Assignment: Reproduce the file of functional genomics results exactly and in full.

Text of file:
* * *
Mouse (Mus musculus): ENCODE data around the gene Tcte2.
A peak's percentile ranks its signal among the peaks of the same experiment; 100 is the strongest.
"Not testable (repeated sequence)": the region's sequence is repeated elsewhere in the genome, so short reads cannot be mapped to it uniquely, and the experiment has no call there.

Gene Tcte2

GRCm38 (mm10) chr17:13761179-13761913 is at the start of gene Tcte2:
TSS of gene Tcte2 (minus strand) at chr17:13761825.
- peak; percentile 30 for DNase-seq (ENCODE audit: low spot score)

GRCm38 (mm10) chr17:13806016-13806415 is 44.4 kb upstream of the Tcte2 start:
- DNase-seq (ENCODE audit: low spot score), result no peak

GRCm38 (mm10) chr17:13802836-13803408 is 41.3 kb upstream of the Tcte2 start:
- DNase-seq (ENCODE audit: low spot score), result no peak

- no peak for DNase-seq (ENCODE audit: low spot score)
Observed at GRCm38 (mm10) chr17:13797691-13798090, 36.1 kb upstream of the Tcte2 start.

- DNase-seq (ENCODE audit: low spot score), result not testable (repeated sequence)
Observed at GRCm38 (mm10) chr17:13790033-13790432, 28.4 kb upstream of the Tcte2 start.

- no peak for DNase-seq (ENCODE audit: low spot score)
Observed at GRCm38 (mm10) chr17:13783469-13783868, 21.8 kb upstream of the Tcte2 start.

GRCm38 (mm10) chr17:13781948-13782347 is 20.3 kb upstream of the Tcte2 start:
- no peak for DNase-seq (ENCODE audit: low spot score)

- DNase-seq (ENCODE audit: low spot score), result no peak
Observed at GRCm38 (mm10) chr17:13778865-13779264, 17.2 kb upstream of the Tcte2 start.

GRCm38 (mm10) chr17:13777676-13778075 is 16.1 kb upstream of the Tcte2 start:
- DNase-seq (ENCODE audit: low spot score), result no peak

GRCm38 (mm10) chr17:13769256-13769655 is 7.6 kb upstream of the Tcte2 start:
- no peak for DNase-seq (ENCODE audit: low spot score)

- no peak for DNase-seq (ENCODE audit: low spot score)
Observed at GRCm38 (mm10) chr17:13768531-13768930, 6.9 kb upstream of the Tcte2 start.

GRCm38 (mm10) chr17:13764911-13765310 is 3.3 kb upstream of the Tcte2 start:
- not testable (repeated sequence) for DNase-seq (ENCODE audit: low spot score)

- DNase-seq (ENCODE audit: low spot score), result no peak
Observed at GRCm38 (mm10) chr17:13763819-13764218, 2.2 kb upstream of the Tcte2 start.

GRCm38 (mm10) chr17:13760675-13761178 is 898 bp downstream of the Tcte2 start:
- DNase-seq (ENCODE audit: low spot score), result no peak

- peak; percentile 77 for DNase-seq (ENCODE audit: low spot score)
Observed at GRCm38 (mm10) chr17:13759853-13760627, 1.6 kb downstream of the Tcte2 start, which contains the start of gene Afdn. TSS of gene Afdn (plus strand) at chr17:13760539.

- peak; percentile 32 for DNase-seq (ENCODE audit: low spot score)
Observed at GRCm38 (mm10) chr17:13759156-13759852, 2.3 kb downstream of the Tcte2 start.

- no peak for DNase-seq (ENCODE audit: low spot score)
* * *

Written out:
Mouse (Mus musculus): ENCODE data around the gene Tcte2.
A peak's percentile ranks its signal among the peaks of the same experiment; 100 is the strongest.
"Not testable (repeated sequence)": the region's sequence is repeated elsewhere in the genome, so short reads cannot be mapped to it uniquely, and the experiment has no call there.

Gene Tcte2

GRCm38 (mm10) chr17:13761179-13761913 is at the start of gene Tcte2:
TSS of gene Tcte2 (minus strand) at chr17:13761825.
- peak; percentile 30 for DNase-seq (ENCODE audit: low spot score)

GRCm38 (mm10) chr17:13806016-13806415 is 44.4 kb upstream of the Tcte2 start:
- DNase-seq (ENCODE audit: low spot score), result no peak

GRCm38 (mm10) chr17:13802836-13803408 is 41.3 kb upstream of the Tcte2 start:
- DNase-seq (ENCODE audit: low spot score), result no peak

- no peak for DNase-seq (ENCODE audit: low spot score)
Observed at GRCm38 (mm10) chr17:13797691-13798090, 36.1 kb upstream of the Tcte2 start.

- DNase-seq (ENCODE audit: low spot score), result not testable (repeated sequence)
Observed at GRCm38 (mm10) chr17:13790033-13790432, 28.4 kb upstream of the Tcte2 start.

- no peak for DNase-seq (ENCODE audit: low spot score)
Observed at GRCm38 (mm10) chr17:13783469-13783868, 21.8 kb upstream of the Tcte2 start.

GRCm38 (mm10) chr17:13781948-13782347 is 20.3 kb upstream of the Tcte2 start:
- no peak for DNase-seq (ENCODE audit: low spot score)

- DNase-seq (ENCODE audit: low spot score), result no peak
Observed at GRCm38 (mm10) chr17:13778865-13779264, 17.2 kb upstream of the Tcte2 start.

GRCm38 (mm10) chr17:13777676-13778075 is 16.1 kb upstream of the Tcte2 start:
- DNase-seq (ENCODE audit: low spot score), result no peak

GRCm38 (mm10) chr17:13769256-13769655 is 7.6 kb upstream of the Tcte2 start:
- no peak for DNase-seq (ENCODE audit: low spot score)

- no peak for DNase-seq (ENCODE audit: low spot score)
Observed at GRCm38 (mm10) chr17:13768531-13768930, 6.9 kb upstream of the Tcte2 start.

GRCm38 (mm10) chr17:13764911-13765310 is 3.3 kb upstream of the Tcte2 start:
- not testable (repeated sequence) for DNase-seq (ENCODE audit: low spot score)

- DNase-seq (ENCODE audit: low spot score), result no peak
Observed at GRCm38 (mm10) chr17:13763819-13764218, 2.2 kb upstream of the Tcte2 start.

GRCm38 (mm10) chr17:13760675-13761178 is 898 bp downstream of the Tcte2 start:
- DNase-seq (ENCODE audit: low spot score), result no peak

- peak; percentile 77 for DNase-seq (ENCODE audit: low spot score)
Observed at GRCm38 (mm10) chr17:13759853-13760627, 1.6 kb downstream of the Tcte2 start, which contains the start of gene Afdn. TSS of gene Afdn (plus strand) at chr17:13760539.

- peak; percentile 32 for DNase-seq (ENCODE audit: low spot score)
Observed at GRCm38 (mm10) chr17:13759156-13759852, 2.3 kb downstream of the Tcte2 start.

- no peak for DNase-seq (ENCODE audit: low spot score)